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Connecticut Backs Away from Private Plans in Medicaid

By John Reichard, CQ HealthBeat Editor

June 14, 2011 -- Many in health policy say that paying fixed monthly fees per enrollee to private health plans to deliver Medicaid benefits seems like a powerful tool to manage costs. But the state of Connecticut is revamping its program to move away from such "managed care capitation."

Instead, the state is relying on more of the tools provided in the health care overhaul law (PL 111-148, PL 111-152), such as the use of medical homes to try to deliver care more efficiently, a Connecticut state official told a Washington, D.C. health policy forum.

Mark C. Schaefer, director of Connecticut's Medical Care Administration, said the state is moving in that perhaps surprising direction because managed care plans haven't transformed the delivery of care enough to satisfy the state that it's more efficient.

"With our capitated managed care program there really was not a relationship between the providers who deliver the care and the managed care organizations," Schaefer told the forum, called the National Medicaid Congress. "They basically didn't talk aside from contract negotiations around rates and that sort of thing. . . they were very light in terms of engaging the provider community and thinking together about the best way to solve today's health care problems."

Medical homes are doctor's offices that agree to coordinate health care services to avoid duplication and treatment in needlessly expensive settings. Patients that have a medical home are supposed to be able to more easily schedule appointments and contact their physicians by email. The "home" is supposed to help remind patients of the preventive care they need and to adhere to care regimens.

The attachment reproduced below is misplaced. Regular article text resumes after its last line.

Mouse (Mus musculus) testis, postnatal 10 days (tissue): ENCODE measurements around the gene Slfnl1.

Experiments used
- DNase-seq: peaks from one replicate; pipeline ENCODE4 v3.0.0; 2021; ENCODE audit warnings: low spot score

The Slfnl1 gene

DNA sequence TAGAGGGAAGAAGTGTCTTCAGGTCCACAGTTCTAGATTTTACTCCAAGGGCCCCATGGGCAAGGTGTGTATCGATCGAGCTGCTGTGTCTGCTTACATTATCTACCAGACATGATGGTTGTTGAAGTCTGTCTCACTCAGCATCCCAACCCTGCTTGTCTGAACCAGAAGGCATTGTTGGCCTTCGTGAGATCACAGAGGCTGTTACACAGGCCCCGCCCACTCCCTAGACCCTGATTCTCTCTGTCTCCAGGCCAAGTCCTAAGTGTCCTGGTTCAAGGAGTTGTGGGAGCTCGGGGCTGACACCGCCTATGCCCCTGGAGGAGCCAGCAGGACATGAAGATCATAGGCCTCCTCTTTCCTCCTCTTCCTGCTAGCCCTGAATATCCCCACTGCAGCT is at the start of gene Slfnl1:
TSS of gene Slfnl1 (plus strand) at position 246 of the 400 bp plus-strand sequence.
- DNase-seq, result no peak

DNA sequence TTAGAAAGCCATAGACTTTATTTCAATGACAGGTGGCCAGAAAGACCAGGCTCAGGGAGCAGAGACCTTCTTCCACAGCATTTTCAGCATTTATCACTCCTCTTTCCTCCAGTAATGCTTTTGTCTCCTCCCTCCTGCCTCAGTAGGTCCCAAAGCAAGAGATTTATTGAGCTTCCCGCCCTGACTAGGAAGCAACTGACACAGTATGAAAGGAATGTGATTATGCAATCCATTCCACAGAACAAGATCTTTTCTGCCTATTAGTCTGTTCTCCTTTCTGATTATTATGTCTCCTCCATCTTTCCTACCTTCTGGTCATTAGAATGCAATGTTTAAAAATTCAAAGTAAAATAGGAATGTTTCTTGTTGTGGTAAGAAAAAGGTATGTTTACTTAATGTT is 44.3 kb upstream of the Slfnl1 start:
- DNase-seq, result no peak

Connecticut officials hope that this approach, which will take several years to implement across the state, will more fully engage providers. Money made available under the 2009 economic stimulus law (111-5) is helping to pay for the adoption of electronic health records, a key step in getting accredited as a medical home, Schaefer noted.

"More than anything else this new system has to have providers at the table bringing their best thinking about how practice needs to change to address issues of duplication, inefficiency and ineffective care," Schaefer said. But, he said, medical homes and "health homes," a similar concept that entails caring for patients with more complex health care needs, are not likely to provide the ultimate answer.

Medical homes will need to join with other providers such as hospitals, home health agencies and community health centers in local consortia and take on medically complex patients as well as other Medicaid enrollees to truly make care less costly, he suggested.

Connecticut prefers the flexibility it has under the health law to control costs to a block grant approach advocated by a number of governors. Block grants would require a far more hands-on state involvement in managing its Medicaid program—and potentially in having to fund it if there are unexpected spikes in the cost of providing care states are unwilling to see their residents go without.

"We like the security of what we've got now in our partnership with the feds and we feel that we've got the flexibility and the opportunity right now in our relationship with the feds to innovate in health care service delivery in the way that we need to," Schaefer said. "So there's not much we're looking for in a block grant approach and some things that we have to fear from that."

Washington state has also made clear that it does not favor block grants. 

Nancy V. Atkins, commissioner of the Bureau for Medicaid Services in West Virginia, who spoke on the same panel as Schaefer, said her state also does not like block grants in part because it now receives relatively generous federal reimbursement for its Medicaid program.

"It puts a lot of responsibility on the state," she said. "And we have a partnership, a state-federal partnership is the way it's working right now. So we're certainly not in favor of block grants either."

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